But i did get up for the evening mess. i took my place in line on the main deck port side and in due time passed through the mess line. The crew was intent on initiating the midshipmen to being at sea and the cooks were very much into that. The first evening meal was greasy pork chops, beans, and gravy. There may have been some potatoes and white bread, but i don’t recall. When i sat down at one of the mess deck tables, i was not enthusiastic in eating the fare on the compartmentalized metal tray in front of me, but i knew eating was necessary to keep my condition the way it was rather than reaching the condition of nearly all the other midshipmen in the mess. When all of the midshipmen were settled, the sailors had another delight in store. About a half dozen of them took turns walking among  the tables. When they reached where a midshipman was sitting, the sailor would take a sardine he had tied to a string out of a sardine can. Then making sure the sailor was watching, he would swallow the sardine whole. pause, pose, and the draw the sardine back out of his throat and mouth, letting it dangle before repeating the process. We lost everyone again except for two of us.

After the mess, they opened “C-Stores” for cigarettes. i could not believe it. Out at sea, supply sold a carton of cigarettes for one dollar. i stood in line for mine and when the storekeeper informed me they didn’t have Chesterfield Kings, i asked for a carton of Winstons. i got a bad carton and on my next time to C-stores, i went to Pell-Mell’s (another story). But that night, i just wanted to smoke. i needed it…i thought.

My division assignment was radar. That meant i would be working for the radarmen in Combat Information Center (CIC), then quartermasters, and then signalmen. My first watch was the evening watch (2000-2400). The radarmen were smart and nice guys. But i was a midshipman, and their goal was to get all midshipmen seasick that first day. The fact that i smelled like a wet sock that had been in the gym for about two weeks didn’t help.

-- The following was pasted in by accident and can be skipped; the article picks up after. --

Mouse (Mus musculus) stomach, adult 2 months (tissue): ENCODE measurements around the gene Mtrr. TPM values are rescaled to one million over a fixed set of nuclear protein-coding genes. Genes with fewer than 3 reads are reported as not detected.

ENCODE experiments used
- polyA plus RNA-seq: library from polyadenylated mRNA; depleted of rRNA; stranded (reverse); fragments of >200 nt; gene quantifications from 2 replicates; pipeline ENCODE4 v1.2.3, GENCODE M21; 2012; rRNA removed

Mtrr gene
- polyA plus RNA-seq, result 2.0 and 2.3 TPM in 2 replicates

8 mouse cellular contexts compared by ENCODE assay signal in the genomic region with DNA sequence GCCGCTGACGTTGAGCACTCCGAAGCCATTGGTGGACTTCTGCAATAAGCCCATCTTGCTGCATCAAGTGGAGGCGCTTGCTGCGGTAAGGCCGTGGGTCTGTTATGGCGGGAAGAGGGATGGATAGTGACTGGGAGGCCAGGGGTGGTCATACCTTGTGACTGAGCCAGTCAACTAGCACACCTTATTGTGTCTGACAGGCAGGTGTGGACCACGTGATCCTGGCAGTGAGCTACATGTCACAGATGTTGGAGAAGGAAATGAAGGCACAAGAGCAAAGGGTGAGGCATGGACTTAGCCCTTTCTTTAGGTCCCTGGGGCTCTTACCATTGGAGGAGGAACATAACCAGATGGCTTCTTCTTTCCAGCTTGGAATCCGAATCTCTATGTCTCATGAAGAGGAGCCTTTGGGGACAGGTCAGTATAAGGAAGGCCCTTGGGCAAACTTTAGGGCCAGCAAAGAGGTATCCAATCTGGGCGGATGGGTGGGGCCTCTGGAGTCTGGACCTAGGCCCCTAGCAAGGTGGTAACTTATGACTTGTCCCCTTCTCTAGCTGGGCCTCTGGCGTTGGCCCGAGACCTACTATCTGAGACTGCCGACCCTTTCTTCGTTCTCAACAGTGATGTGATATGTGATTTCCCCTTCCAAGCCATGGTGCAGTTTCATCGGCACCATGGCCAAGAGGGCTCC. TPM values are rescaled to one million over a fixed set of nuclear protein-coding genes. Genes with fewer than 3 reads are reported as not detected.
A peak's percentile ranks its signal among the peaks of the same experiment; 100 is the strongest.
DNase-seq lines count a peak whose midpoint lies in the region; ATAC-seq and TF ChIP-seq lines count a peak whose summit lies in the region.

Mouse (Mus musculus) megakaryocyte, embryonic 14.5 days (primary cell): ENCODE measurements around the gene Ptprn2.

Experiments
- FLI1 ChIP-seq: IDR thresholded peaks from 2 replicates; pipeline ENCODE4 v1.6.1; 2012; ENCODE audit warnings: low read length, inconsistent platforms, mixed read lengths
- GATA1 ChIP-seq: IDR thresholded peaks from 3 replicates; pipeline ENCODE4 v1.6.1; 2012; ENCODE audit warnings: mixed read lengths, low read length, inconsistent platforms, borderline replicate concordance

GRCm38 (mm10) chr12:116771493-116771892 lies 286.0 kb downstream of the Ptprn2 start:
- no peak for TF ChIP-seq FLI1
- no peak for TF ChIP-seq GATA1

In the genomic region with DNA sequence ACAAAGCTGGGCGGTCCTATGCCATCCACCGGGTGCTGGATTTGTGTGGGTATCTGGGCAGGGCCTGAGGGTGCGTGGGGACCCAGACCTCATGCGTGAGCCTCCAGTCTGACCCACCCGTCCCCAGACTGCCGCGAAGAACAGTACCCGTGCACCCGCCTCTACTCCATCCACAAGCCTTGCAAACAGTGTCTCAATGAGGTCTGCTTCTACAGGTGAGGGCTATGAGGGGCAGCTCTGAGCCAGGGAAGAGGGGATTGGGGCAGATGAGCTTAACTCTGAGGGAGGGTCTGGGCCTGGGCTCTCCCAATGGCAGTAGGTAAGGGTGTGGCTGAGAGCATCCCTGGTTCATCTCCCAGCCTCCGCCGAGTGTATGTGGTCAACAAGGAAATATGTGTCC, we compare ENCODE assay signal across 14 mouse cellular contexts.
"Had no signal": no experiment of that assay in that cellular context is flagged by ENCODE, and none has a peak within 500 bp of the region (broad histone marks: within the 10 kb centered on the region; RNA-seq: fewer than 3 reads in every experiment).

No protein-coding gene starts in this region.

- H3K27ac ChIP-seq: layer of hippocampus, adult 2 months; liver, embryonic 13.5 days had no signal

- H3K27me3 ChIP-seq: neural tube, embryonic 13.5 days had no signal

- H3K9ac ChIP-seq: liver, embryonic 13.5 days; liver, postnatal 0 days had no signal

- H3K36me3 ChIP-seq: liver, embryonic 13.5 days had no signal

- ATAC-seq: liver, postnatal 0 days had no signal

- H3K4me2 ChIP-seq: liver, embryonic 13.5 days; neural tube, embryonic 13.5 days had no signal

When i reported to combat, they immediately put me on a radar scope, showed me how to watch the display and report any surface contacts. The watch coordinator put me on a scope where i was facing athwartship (for the landlubbers, it is more difficult for balance, i.e. imbalance induces seasickness, to adjust to the rolling of the ship when facing athwartship rather than fore or aft). The supervisor promised to check on me. They did. About every five to ten minutes, one of the watch standers would come by my radar repeater to check. Each one was smoking a cheap, foul-smelling cigar and ensured, while they were checking on me, their smoke was blowing into my face as much as possible.

So there i was and would be for almost four hours, certain to be sitting in the wrong position, holding on the radar repeater in a dark room with only a few red lights, staring at the cathode ray tube with green sweeps across a black circular screen while the ship rolled back and forth and cigar smoke completely surrounded me after a day of sailor tactics to get me to join my midshipmen buddies hugging the toilets while i smelled like a small goat herd after a rain in my now four-day old clothes. i felt if i was turning green. i could feel clumps in my stomach rising up. i began looking about for a barf bag. i felt a lump in my throat. i wondered how long it would be before, as they say in the Navy i “upchucked.”

Then, sitting there, i told myself i was not going to let these yahoos get pleasure out of seeing me seasick. i swallowed whatever it was coming up, and it went back down. i certainly wasn’t in the best of shape, but i made it through the watch, drank a lot of water from the nearest scuttlebutt when i was relieved by the mid-watch.  And with the nonparallel capability to sleep anywhere, anytime, i hit my rack and was asleep within seconds.